Tenancy in common. If your deed doesn't state how you own the property, you and your co-owners are presumed to own it as tenants in common, unless the co-owner is your spouse or you've agreed otherwise in writing. As a tenant in common, you can leave your interest to someone by using a TOD deed that's signed by you alone. Only your interest in the property will be transferred to the beneficiary when you die. For example, if you own a house with your brother as tenants in common, you can sign a TOD deed that leaves your half-interest to your daughter. At your death, your daughter will become a tenant in common with your brother.
If you're not sure how you co-own the property or whether or not your spouse has any rights to it, consult a lawyer.
Trust property. If you hold real estate in a trust, you probably won't need to use a TOD deed, because trust property doesn't need to go through probate anyway. If for some reason you want to use a TOD deed instead, you'll probably need to transfer the property out of the trust first. Talk to a lawyer about your estate plan.
You can name anyone you please to inherit your real estate -- a person, more than one person, or an organization such as a favorite charity.
More than one beneficiary. If you name more than one person, think carefully about how they will feel about owning the property together. Co-ownership is cumbersome and often causes tension. For example, one co-owner could force a sale of the property even if the other co-owners didn't want to sell.
If a beneficiary dies before you do. If you name more than one primary beneficiary, and one of them doesn't survive you, the surviving primary beneficiary(ies) will inherit the property. Alternate beneficiaries will inherit only if all of the primary beneficiaries die before you do. To avoid any confusion, the best thing to do is make a new deed specifying what you want to have happened to the property.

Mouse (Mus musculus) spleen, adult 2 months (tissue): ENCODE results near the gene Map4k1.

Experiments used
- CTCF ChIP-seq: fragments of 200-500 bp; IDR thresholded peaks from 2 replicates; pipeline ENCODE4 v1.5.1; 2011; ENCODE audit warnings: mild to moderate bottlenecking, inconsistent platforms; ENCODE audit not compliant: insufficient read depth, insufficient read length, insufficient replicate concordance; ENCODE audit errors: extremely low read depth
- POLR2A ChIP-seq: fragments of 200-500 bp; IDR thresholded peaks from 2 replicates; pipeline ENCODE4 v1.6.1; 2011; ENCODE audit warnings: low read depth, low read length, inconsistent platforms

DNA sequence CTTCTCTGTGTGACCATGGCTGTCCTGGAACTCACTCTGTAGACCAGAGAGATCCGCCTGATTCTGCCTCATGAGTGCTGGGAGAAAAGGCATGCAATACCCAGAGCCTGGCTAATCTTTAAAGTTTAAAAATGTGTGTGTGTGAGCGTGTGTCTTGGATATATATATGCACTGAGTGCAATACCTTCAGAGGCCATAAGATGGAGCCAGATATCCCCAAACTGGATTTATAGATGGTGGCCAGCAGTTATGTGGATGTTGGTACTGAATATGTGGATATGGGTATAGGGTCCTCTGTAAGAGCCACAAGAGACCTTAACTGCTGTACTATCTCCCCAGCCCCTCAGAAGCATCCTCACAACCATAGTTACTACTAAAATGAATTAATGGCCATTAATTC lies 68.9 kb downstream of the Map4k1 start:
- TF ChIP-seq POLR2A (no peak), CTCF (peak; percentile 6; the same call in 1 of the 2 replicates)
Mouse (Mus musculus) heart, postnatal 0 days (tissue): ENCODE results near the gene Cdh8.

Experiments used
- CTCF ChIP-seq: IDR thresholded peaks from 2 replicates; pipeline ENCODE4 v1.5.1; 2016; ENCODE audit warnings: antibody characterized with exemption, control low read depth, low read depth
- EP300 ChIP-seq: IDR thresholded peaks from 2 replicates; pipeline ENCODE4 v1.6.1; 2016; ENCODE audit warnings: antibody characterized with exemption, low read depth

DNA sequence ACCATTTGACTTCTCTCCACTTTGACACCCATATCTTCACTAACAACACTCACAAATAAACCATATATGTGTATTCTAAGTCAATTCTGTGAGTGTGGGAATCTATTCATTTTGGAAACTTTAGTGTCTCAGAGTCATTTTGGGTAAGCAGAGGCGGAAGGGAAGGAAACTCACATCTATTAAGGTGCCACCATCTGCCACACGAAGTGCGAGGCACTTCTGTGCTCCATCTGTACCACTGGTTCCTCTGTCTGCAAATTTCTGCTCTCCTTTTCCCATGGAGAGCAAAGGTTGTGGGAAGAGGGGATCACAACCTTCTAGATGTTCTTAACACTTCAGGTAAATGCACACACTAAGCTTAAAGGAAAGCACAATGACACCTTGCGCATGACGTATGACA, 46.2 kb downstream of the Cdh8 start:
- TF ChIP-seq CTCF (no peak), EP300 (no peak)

Children under age 18. Think twice about naming a child under age 18 as a beneficiary. A child can take title to the property, but an adult will need to manage it. You may have several options for naming an adult to manage the property, including:
For more information, see Nolo's article Leaving an Inheritance for Children. If you need help setting up a property management method for a young beneficiary, consult a qualified estate planning lawyer.
The 120-hour rule. Your South Dakota transfer-on-death deed will be subject to South Dakota's standard 120-hour survival rule unless you specifically waive that requirement. The goal of this survivorship rule is to prevent your property from going to your beneficiary's beneficiaries -- rather than to your own beneficiaries -- if you and that beneficiary die close in time.
Here's an example: Sarah uses a transfer-on-death deed to leave her house to her brother Juan. She names contingent beneficiaries who will get the house if Juan does not survive her. Juan uses a will to leave all of his property to his wife Jenny. If Sarah and Juan are in a car accident together and Sarah dies on June 10, her house will go to Juan. This is true even if Juan dies two days later on June 12. And because Sarah's house is then part of Juan's estate, the house will go to Juan's wife, instead of to Sarah's contingent beneficiaries. However, if the 120-hour rule is applied, Juan (and then Jenny) would not get Sarah's house because Juan did not survive Sarah by 120 hours. Instead, Sarah's house will go to the contingent beneficiaries she named in the transfer-on-death deed.
When you are making Nolo's South Dakota Transfer-on-Death Deed, you can choose whether you want to apply or waive the 120-hour rule.
Accurate, plain-English legal information can help many people create useful legal documents. But general information is never a substitute for personalized advice from a knowledgeable lawyer. If you want professional advice about the best way to craft or use legal documents in your particular circumstances, consult an attorney licensed to practice in South Dakota.